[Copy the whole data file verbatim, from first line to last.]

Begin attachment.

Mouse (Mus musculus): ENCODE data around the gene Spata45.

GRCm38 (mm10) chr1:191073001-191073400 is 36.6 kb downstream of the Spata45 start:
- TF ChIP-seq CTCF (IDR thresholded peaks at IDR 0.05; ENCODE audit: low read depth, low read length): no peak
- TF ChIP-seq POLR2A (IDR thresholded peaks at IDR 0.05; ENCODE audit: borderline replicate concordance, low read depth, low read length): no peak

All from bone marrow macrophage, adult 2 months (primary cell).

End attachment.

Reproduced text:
Mouse (Mus musculus): ENCODE data around the gene Spata45.

GRCm38 (mm10) chr1:191073001-191073400 is 36.6 kb downstream of the Spata45 start:
- TF ChIP-seq CTCF (IDR thresholded peaks at IDR 0.05; ENCODE audit: low read depth, low read length): no peak
- TF ChIP-seq POLR2A (IDR thresholded peaks at IDR 0.05; ENCODE audit: borderline replicate concordance, low read depth, low read length): no peak

All from bone marrow macrophage, adult 2 months (primary cell).